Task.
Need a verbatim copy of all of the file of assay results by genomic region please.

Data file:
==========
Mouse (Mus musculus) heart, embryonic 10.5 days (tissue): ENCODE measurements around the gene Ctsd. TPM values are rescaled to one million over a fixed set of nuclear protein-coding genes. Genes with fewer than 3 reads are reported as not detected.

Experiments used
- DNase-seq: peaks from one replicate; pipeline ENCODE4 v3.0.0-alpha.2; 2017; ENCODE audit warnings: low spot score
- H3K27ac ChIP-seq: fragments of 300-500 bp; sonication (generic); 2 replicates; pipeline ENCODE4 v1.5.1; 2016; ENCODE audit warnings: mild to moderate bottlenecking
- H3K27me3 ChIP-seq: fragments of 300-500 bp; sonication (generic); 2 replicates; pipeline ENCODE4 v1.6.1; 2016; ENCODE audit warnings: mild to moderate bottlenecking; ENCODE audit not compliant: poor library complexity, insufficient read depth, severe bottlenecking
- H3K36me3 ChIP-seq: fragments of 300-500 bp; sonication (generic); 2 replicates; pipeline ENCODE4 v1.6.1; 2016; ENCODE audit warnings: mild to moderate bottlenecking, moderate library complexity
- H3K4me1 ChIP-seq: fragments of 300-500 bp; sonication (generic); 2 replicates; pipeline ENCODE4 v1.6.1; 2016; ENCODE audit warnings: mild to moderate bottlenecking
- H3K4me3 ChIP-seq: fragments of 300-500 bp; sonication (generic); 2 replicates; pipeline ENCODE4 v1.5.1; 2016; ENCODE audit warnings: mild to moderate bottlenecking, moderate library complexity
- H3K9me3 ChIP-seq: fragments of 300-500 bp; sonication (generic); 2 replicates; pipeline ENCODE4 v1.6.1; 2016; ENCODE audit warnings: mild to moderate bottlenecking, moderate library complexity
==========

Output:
Mouse (Mus musculus) heart, embryonic 10.5 days (tissue): ENCODE measurements around the gene Ctsd. TPM values are rescaled to one million over a fixed set of nuclear protein-coding genes. Genes with fewer than 3 reads are reported as not detected.

Experiments used
- DNase-seq: peaks from one replicate; pipeline ENCODE4 v3.0.0-alpha.2; 2017; ENCODE audit warnings: low spot score
- H3K27ac ChIP-seq: fragments of 300-500 bp; sonication (generic); 2 replicates; pipeline ENCODE4 v1.5.1; 2016; ENCODE audit warnings: mild to moderate bottlenecking
- H3K27me3 ChIP-seq: fragments of 300-500 bp; sonication (generic); 2 replicates; pipeline ENCODE4 v1.6.1; 2016; ENCODE audit warnings: mild to moderate bottlenecking; ENCODE audit not compliant: poor library complexity, insufficient read depth, severe bottlenecking
- H3K36me3 ChIP-seq: fragments of 300-500 bp; sonication (generic); 2 replicates; pipeline ENCODE4 v1.6.1; 2016; ENCODE audit warnings: mild to moderate bottlenecking, moderate library complexity
- H3K4me1 ChIP-seq: fragments of 300-500 bp; sonication (generic); 2 replicates; pipeline ENCODE4 v1.6.1; 2016; ENCODE audit warnings: mild to moderate bottlenecking
- H3K4me3 ChIP-seq: fragments of 300-500 bp; sonication (generic); 2 replicates; pipeline ENCODE4 v1.5.1; 2016; ENCODE audit warnings: mild to moderate bottlenecking, moderate library complexity
- H3K9me3 ChIP-seq: fragments of 300-500 bp; sonication (generic); 2 replicates; pipeline ENCODE4 v1.6.1; 2016; ENCODE audit warnings: mild to moderate bottlenecking, moderate library complexity